This cameo image from Elmwood Cemetery in Nashville, Tennessee, illustrates the variety of materials found in historic cemeteries. The cameo is a fired ceramic that is set in the marble grave marker. Photograph by Mary Striegel.

This cameo image from Elmwood Cemetery in Nashville, Tennessee, illustrates the variety of materials found in historic cemeteries. The cameo is a fired ceramic that is set in the marble grave marker. Photograph by Mary Striegel.

The National Park Service released its latest preservation brief that focuses on the care and preservation of historic cemetery grave markers. Cemeteries across the nation reflect the customs and values of the community. As in past eras, people desire a way to show respect by caring for cemeteries. From rural graveyards to expansive urban cemeteries, there is a need for information on the best practices to preserve grave markers. NPS Preservation Brief #48, Preserving Grave Markers in Historic Cemeteries, hopes to fill that need. This brief provides guidance for owners, property managers, administrators, in-house maintenance staff, volunteers, and others in preserving and protecting grave markers.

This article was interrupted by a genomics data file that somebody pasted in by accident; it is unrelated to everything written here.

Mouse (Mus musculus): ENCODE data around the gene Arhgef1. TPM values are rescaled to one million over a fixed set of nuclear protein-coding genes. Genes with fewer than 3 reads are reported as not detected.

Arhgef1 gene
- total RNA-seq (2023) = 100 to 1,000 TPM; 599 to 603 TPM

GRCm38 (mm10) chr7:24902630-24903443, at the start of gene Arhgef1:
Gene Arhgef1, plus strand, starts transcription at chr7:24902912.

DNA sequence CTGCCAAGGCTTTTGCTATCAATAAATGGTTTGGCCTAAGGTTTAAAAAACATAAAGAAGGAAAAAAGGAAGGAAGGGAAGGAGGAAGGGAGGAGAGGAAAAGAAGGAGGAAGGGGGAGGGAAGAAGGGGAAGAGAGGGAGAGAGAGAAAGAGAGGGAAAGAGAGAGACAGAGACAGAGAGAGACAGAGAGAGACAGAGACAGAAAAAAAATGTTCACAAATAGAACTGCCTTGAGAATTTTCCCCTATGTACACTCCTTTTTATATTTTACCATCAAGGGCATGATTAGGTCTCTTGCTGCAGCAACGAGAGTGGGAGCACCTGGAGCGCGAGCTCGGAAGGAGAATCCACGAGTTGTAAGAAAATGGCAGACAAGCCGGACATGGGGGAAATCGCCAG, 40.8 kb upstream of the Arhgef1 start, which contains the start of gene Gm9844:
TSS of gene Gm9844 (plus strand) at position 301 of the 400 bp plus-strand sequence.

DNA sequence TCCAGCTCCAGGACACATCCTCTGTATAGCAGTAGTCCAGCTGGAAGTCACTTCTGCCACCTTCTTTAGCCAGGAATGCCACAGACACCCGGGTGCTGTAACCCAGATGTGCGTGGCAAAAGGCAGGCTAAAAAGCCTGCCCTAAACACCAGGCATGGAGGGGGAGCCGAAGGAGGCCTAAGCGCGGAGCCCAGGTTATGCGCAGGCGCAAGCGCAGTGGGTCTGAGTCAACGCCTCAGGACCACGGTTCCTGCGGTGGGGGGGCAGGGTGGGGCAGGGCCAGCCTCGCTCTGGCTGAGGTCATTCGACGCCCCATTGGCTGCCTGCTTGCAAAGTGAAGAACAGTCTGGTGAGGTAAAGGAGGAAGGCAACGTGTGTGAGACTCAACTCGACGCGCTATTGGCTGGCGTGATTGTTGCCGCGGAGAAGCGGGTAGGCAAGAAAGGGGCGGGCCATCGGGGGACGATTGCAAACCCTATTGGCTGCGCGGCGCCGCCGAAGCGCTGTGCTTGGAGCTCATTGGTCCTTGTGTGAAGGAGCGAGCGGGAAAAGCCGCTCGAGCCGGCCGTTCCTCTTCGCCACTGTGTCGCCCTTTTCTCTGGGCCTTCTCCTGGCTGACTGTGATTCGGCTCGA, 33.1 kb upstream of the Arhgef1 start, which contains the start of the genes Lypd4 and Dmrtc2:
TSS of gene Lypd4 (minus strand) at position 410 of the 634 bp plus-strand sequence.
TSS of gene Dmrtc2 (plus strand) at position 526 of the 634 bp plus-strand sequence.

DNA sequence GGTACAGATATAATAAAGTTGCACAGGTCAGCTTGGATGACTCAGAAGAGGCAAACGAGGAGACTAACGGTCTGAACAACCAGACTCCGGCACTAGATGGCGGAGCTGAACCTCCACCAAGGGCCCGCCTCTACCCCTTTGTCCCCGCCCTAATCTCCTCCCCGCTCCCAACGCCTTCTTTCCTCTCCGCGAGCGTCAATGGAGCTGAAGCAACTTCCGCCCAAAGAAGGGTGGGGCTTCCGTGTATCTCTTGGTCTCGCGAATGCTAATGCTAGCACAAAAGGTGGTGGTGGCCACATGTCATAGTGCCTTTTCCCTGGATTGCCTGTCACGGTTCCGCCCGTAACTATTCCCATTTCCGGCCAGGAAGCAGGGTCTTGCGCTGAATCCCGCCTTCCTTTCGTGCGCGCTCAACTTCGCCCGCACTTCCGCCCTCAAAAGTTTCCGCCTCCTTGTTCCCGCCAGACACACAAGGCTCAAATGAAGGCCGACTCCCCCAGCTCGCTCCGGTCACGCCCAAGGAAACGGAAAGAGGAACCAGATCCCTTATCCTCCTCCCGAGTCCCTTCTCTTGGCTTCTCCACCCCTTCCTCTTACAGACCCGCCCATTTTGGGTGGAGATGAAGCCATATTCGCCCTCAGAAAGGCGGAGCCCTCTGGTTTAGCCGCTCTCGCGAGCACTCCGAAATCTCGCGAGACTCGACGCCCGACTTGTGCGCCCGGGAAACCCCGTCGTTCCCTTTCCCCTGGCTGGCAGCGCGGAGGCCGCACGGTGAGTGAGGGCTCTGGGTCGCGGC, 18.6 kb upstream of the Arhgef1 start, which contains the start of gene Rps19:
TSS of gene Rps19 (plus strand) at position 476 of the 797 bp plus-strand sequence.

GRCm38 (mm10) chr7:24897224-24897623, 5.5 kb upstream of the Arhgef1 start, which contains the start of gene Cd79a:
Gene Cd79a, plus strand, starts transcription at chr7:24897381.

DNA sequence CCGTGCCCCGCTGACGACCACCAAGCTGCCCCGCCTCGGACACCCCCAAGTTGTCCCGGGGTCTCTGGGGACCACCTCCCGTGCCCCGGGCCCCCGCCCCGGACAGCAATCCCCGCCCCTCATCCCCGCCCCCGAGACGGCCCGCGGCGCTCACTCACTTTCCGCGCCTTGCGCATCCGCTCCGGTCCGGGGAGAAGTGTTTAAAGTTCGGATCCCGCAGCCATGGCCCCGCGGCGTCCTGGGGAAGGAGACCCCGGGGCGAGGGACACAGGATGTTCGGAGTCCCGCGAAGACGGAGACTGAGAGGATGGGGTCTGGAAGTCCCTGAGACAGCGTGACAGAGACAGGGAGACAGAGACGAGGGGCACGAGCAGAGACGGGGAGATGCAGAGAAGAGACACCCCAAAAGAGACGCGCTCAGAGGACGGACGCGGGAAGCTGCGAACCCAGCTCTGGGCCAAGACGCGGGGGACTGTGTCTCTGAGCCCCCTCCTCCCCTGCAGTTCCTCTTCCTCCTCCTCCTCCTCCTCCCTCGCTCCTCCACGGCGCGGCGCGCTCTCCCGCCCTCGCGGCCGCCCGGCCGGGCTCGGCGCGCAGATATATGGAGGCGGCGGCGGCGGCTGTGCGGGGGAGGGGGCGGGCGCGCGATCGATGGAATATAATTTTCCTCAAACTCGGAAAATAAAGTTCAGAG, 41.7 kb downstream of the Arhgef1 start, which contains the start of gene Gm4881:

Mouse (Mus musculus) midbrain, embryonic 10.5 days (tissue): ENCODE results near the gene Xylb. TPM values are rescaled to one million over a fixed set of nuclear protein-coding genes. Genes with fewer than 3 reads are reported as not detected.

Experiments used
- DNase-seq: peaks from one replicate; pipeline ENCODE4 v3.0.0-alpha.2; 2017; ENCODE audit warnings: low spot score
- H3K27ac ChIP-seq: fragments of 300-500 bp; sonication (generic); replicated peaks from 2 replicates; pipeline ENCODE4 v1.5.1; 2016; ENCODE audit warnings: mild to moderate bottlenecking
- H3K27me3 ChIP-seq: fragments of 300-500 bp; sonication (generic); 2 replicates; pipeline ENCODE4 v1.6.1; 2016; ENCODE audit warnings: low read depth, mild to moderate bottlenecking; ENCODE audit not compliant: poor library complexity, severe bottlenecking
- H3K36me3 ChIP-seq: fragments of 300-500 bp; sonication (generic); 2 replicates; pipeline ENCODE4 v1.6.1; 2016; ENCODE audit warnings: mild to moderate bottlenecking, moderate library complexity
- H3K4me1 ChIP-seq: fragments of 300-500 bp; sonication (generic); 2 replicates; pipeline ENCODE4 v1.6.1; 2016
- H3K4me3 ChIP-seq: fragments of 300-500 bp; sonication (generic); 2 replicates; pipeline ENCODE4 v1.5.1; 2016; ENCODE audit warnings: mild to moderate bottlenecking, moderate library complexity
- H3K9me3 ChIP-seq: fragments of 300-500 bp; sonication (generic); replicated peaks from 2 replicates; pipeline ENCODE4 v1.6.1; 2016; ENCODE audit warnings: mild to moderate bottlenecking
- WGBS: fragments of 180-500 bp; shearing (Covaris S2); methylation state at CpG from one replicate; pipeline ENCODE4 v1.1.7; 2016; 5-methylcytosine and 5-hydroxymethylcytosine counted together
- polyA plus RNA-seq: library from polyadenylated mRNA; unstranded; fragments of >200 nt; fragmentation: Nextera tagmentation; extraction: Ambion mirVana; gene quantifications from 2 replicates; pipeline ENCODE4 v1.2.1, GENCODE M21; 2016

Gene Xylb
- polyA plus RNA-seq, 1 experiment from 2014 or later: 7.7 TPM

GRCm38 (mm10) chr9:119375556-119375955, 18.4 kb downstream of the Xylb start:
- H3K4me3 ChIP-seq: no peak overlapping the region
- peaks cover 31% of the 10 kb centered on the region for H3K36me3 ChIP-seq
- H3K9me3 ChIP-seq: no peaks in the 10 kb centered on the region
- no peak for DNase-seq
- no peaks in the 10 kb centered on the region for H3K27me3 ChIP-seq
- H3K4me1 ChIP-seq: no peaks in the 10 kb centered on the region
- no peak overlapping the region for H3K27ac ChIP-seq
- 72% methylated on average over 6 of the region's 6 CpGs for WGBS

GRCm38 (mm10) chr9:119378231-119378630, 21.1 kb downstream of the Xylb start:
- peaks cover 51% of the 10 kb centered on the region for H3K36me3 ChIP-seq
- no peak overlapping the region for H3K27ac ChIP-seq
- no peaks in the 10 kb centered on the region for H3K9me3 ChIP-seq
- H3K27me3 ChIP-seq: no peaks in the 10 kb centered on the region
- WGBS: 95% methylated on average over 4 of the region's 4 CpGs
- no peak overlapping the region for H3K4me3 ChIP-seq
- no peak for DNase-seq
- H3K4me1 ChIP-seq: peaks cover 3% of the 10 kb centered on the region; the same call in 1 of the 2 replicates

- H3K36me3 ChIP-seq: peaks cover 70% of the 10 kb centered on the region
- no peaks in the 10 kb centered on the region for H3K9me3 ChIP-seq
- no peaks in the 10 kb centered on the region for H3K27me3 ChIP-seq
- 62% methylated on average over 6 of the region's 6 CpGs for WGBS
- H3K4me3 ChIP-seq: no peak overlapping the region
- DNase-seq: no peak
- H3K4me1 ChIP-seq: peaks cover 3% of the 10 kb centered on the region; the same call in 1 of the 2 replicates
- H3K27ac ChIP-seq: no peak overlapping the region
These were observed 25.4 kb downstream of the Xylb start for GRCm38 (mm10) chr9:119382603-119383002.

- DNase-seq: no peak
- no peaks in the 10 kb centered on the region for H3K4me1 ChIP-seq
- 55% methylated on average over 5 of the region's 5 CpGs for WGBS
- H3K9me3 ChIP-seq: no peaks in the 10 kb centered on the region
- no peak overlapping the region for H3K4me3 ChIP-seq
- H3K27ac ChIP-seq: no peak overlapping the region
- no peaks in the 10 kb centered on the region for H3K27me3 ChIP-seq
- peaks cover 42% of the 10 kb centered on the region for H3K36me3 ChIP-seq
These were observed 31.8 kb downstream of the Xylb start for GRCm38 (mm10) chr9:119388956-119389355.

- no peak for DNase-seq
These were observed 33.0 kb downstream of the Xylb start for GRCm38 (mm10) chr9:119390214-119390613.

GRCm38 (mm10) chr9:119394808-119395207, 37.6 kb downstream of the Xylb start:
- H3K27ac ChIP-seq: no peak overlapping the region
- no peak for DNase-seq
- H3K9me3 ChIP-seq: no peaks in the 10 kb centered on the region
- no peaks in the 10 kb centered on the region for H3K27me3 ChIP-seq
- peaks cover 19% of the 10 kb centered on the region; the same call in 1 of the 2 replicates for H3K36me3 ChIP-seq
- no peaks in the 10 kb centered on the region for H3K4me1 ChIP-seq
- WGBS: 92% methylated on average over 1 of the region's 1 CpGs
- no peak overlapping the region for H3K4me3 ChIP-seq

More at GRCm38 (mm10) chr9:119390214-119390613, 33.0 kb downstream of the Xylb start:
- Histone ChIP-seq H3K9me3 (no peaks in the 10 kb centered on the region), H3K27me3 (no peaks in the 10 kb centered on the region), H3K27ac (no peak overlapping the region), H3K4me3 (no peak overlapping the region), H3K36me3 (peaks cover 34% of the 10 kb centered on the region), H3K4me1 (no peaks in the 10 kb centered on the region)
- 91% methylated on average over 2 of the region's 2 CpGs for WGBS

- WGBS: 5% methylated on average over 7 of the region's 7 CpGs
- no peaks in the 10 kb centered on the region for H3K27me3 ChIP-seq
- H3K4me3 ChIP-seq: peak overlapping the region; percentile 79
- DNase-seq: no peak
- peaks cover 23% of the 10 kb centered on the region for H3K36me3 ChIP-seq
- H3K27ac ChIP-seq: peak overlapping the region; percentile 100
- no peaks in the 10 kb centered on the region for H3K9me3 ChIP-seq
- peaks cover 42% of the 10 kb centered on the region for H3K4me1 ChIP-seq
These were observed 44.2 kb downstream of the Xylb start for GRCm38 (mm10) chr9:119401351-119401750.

Proper work practices and lifting techniques are illustrated in this photograph from a workshop in Silver Terrace Cemetery in Virginia City, Nevada. The simple wooden clamp system allows two people to safety lift the marble grave marker. Photograph by Jason Church.

Proper work practices and lifting techniques are illustrated in this photograph from a workshop in Silver Terrace Cemetery in Virginia City, Nevada. The simple wooden clamp system allows two people to safety lift the marble grave marker. Photograph by Jason Church.

The brief describes grave marker materials and risk factors that contribute to their decay; provides guidance for assessing their conditions, and discusses maintenance programs and various preservation treatments. The authors drew from a broad range of disciplines and backgrounds to write the brief. Fran Gale is a conservation scientist and lecturer at the University of Texas at Austin. Jason Church is a materials conservator and leading expert in cemetery preservation at NCPTT. Debbie Smith is a landscape architect that specializes in the preservation of historic landscapes and heads up NCPTT’s Historic Landscapes Program. Mary Striegel is a conservation scientist that leads NCPTT’s Materials Conservation Program.

 

To obtain hard copies of the brief, go to: https://bookstore.gpo.gov/products/sku/024-005-01328-8

For digital PDF format of the brief, go to: https://www.nps.gov/tps/how-to-preserve/briefs/48-preserving-grave-markers.htm

National Center for Preservation Technology and Training
645 University Parkway
Natchitoches, LA 71457

Email: ncptt[at]nps.gov
Phone: (318) 356-7444
Fax: (318) 356-9119